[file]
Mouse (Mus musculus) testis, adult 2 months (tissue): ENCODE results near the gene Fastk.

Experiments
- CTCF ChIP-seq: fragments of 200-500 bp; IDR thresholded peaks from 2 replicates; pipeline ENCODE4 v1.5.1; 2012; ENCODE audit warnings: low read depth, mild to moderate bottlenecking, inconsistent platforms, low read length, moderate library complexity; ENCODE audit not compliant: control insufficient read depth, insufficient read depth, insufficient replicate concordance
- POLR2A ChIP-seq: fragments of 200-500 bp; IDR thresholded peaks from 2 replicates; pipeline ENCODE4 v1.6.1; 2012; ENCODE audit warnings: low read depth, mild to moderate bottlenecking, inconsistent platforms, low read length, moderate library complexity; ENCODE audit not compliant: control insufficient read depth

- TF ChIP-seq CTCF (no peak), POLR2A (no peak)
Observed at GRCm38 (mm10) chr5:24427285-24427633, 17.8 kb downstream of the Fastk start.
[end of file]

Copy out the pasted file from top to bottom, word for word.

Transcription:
Mouse (Mus musculus) testis, adult 2 months (tissue): ENCODE results near the gene Fastk.

Experiments
- CTCF ChIP-seq: fragments of 200-500 bp; IDR thresholded peaks from 2 replicates; pipeline ENCODE4 v1.5.1; 2012; ENCODE audit warnings: low read depth, mild to moderate bottlenecking, inconsistent platforms, low read length, moderate library complexity; ENCODE audit not compliant: control insufficient read depth, insufficient read depth, insufficient replicate concordance
- POLR2A ChIP-seq: fragments of 200-500 bp; IDR thresholded peaks from 2 replicates; pipeline ENCODE4 v1.6.1; 2012; ENCODE audit warnings: low read depth, mild to moderate bottlenecking, inconsistent platforms, low read length, moderate library complexity; ENCODE audit not compliant: control insufficient read depth

- TF ChIP-seq CTCF (no peak), POLR2A (no peak)
Observed at GRCm38 (mm10) chr5:24427285-24427633, 17.8 kb downstream of the Fastk start.